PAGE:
To say that Los Angeles-based artist Chris Engman’s photographs are trompe l’oeil illusions would be a gross understatement. Created through an elaborate and time consuming physical process, his work evocatively merges indoor and outdoor environments into mesmeric compositions that both perturb and dazzle viewers with their non-binary disposition. Titled Prospect and Refuge, Engman's series is inspired by what British geographer Jay Appleton believed to be two of our most basic and deep-rooted needs: our longing for opportunity and shelter. In Engman’s work these two subconscious urges are metaphorically conveyed by images of expansive natural landscapes and familiar man-made interiors. Their hallucinatory fusion into a single photograph not only alludes to the paradoxical nature of the human psyche but also questions the function of photographs as records of truth.
For Engman, the conflicting interrelationship between these two human needs has a resonating correspondence to the intrinsic interplay between materiality and illusion in the medium of photography. When he talks about illusion in photography Engman is “referring broadly to the power we invest in photographs to tell us the truth about the world, to be a record of it”, whereas materiality refers to “the stuff of photographic objects, their actual truths: ink, paper, frame, and physical context”. The tension that arises between them has directly informed the artist’s creative process, most notably by the different ways he uses paper to construct his illusionary images.
Initially the photograph of the selected landscape is printed onto hundreds of pieces of paper which are then physically cut and affixed to walls and objects within the chosen architectural space—for example more than 150 segments had to be printed in order to construct Refuge (2017), a depiction of a dusty trail through an unkempt wooded area. It is a laborious, painstaking and time-consuming process since it requires cutting every printed photograph into custom shapes in order to be perfectly aligned when wrapped around chairs, door frames and roof beams. Finally, the space is photographed from a certain vantage point and the picture is itself printed onto a single sheet of photo paper. In effect, Engman’s astounding photograph-within-a photograph technique uses paper both as a physical medium and as an instrument of illusion.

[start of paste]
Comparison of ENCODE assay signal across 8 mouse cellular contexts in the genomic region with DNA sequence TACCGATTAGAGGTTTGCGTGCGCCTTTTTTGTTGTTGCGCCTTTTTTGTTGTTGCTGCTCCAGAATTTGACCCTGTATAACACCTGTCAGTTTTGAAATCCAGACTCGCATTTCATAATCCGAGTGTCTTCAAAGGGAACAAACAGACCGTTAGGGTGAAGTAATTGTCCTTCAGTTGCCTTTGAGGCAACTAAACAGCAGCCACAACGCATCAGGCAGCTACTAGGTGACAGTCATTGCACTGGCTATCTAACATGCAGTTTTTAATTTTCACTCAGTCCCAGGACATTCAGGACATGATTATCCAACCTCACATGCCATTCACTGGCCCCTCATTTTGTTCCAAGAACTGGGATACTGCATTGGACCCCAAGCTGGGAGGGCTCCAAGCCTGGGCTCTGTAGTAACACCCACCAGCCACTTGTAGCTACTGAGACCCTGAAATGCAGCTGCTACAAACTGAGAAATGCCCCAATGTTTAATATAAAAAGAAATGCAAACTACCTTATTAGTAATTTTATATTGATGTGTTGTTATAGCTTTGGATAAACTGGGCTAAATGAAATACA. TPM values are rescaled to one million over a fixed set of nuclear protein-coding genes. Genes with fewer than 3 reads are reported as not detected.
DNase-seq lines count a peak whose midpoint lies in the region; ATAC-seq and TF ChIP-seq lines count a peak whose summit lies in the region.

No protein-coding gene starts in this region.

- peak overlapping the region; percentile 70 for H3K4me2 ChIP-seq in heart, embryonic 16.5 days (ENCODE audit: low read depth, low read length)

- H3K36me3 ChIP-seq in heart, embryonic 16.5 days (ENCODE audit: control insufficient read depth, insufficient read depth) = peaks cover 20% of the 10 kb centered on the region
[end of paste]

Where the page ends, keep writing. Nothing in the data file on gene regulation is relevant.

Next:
In the same way that the illusion in Engman’s work depends on the materiality of the paper he uses, our needs for opportunity and shelter are interlinked. Despite being contradictory, they are not mutually exclusive; in fact they reinforce each other: we tend to seek adventure when we have a refuge to retreat to, and we long for shelter when faced with the unknown. This is why the artist's chimerical landscapes are such a perceptual tour-de-force: although we perceive that something is not quite right—fluorescent lamps floating in a dense forest, a seascape existing within a garage, or a tree growing inside a studio—we refuse to believe that what we are actually seeing is not real.
Containment (2018), a new site-specific work created expressly for Cincinnati’s FotoFocus Biennial 2018 and exhibited at Cincinnati Arts Association’s Weston Art Gallery, provides a first time opportunity to experience Engman’s paradoxical landscapes in physical form by literally allowing visitors to step inside a photograph, or more precisely, more than three hundred photographs affixed to a timber structure. Playing with the visitors’ sense of depth and scale, the installation transports them to a verdant mountainous landscape where miraculously a stream is running under their feet. What distinguishes this piece from his printed work in the Prospect and Refuge series is that the artist’s trickery is in plain sight: as you progress inside the installation the landscape gradually becomes warped and disjointed shattering the illusion. But what is even more revealing is the fact that Engman’s laborious and detailed technique, which is completely inconspicuous in his two-dimensional work, can finally be appreciated, which ultimately makes Containment even more satisfactory.